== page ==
Before the solar industry can take advantage of the Inflation Reduction Act, it needs government guidance and supply chain relief
By Michelle Davis, Principal Analyst, Solar, Wood Mackenzie
The Inflation Reduction Act (IRA) is expected to bring massive benefits to the US solar industry. Last quarter, when the legislation passed, we increased our five-year outlook for the whole industry by 40%.
But before those benefits can be fully realized, the solar industry is waiting on the outcomes of several key policy issues. The first is how Customs and Border Protection (CBP) will manage the approval process under the Uyghur Forced Labor Prevention Act (UFLPA) and the release of hundreds of solar equipment shipments still being detained. And the second is further US government guidance on specific requirements to qualify for the various tax credits and adders in the IRA.
In the meantime, solar installations so far this year have been relatively anaemic (except for residential solar). The drivers of supply chain constraints continue to pile up: pandemic-related shortages, the threat of anticircumvention tariffs earlier this year, enforcement of the Hoshine Withold Release Order (WRO), and most recently, enforcement of the UFLPA. In Q3 2022, 4.6 gigawatts-direct current (GWdc) of capacity was installed – average quarterly installations in 2021 were above 6 GWdc. We expect 18.6 GWdc to come online in 2022, a 23% reduction compared to 2021.
UFLPA compliance uncertainty puts solar supply chain relief at risk
The UFLPA took effect on 21 June, with detentions beginning shortly thereafter. But even after several months, CBP has not made major releases of solar equipment. The requirements to demonstrate compliance are more rigorous than those for the Withhold Release Order (WRO) issued last fall. Last quarter, importers were working with CBP on the required documentation and were expecting near-term releases, as some manufacturers had started to file admissibility packages.
Unfortunately, little has changed. It is proving more difficult than expected to provide traceability for the sourcing of quartzite used in solar equipment. There are many questions around the required documentation that is needed to demonstrate compliance with the UFLPA. Furthermore, detentions are still being released from last fall’s WRO, a foreboding sign that UFLPA releases could take just as long.
Supply chain relief is still expected to arrive in the second half of 2023, but the exact timing is uncertain given the current circumstances.
US solar industry eagerly waits for guidance on IRA requirements
The solar industry is also waiting on guidance from the US Department of Treasury on how to qualify for the various tax credits and adders within the IRA. These incentives will undoubtedly provide upside for solar project development, but without more specifics from the US government, it’s difficult to assess which projects will and will not qualify for various adders. The overwhelming sentiment from developers this quarter was that it’s too soon to know how the bonus adders will impact their business.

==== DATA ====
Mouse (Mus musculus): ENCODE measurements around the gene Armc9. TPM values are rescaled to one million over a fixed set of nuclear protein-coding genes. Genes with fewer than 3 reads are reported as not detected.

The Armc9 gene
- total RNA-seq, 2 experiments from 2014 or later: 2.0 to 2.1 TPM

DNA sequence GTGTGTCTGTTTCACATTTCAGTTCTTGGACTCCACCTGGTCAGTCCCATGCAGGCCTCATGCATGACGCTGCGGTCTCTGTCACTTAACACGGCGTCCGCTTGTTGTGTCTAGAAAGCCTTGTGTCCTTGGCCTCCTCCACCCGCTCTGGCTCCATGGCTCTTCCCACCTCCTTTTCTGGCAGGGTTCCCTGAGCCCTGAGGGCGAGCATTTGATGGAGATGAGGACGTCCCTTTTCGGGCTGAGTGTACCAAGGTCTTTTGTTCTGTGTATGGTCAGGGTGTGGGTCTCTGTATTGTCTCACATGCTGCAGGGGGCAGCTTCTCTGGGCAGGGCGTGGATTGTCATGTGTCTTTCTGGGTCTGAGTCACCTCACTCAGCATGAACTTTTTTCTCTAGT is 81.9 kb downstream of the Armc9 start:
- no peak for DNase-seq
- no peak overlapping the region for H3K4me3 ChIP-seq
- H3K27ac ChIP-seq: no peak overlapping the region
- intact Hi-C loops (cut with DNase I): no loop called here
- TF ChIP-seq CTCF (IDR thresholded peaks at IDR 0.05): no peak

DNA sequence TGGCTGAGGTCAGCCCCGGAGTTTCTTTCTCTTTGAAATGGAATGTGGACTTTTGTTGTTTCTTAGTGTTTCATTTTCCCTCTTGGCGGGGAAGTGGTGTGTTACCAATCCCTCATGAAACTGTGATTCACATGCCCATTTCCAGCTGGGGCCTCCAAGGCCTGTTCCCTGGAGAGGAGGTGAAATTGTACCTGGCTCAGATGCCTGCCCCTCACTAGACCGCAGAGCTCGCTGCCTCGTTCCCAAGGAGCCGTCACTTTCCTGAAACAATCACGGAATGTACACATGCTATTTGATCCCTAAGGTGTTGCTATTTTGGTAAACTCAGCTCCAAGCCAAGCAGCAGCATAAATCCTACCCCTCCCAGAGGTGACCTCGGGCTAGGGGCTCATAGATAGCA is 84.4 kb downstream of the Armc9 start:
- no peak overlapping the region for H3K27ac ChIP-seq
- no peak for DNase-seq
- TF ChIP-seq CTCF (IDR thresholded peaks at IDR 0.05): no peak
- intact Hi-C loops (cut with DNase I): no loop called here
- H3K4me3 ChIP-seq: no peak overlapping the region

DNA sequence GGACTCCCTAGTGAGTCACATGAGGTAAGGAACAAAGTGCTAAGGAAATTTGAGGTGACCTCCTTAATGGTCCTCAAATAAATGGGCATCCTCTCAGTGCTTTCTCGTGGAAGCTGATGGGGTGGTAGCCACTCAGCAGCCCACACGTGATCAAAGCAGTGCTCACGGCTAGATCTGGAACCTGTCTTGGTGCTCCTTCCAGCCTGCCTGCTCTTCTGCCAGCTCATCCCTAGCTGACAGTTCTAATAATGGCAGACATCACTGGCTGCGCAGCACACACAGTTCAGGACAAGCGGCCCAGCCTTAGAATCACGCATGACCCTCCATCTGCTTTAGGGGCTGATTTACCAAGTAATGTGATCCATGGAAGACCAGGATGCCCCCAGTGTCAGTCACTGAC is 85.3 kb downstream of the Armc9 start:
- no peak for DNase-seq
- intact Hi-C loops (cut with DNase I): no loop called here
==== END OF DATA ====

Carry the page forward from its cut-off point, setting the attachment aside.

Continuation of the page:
The Department of Treasury collected public comments on various aspects of the IRA tax credits, which were due on 4 November. Guidance on the prevailing wage and apprenticeship requirements was released on 29 November and was generally in line with industry expectations. While there’s no firm deadline for the rest of the guidance, most is expected sometime in the first quarter of 2023.
Given this uncertainty, Wood Mackenzie has assumed most projects will earn the 30% ITC or US$26/MWh PTC. In the medium-term, the availability of bonus adders will certainly provide upside to our outlooks after supply chain issues have been resolved.
After 2022, US solar to have average annual growth of 21%
Starting next year, the solar industry is expected to return to growth.
Utility solar installations should increase as importers work through the aforementioned supply chain constraints. IRA-driven demand and supply normalization will increase 2023 utility-scale installations by 84%. Through 2027, 150 GWdc of utility solar installations should come online.
Commercial and community solar have suffered similar delays in installations through the third quarter. Commercial solar will grow by 17% in 2023 after a flat year in 2022. And while 2023 community solar installations are expected to be flat compared to 2022, growth picks up dramatically in 2024 once California’s new community solar market bears fruit.
Unlike the other sectors, residential solar has had a record-breaking year thus far. Installers report that installations would be higher if it weren’t for supply chain constraints and interconnection and permitting delays. In 2022, we’re expecting 37% growth over 2021. However, due to the newly revised NEM 3.0 policy in California, market contraction is expected starting in late 2023. Since California is the largest residential solar market, this will result in more modest 6% growth in 2023 and a 3% contraction in 2024.
The article has been sourced from Wood Mackenzie and can be accessed here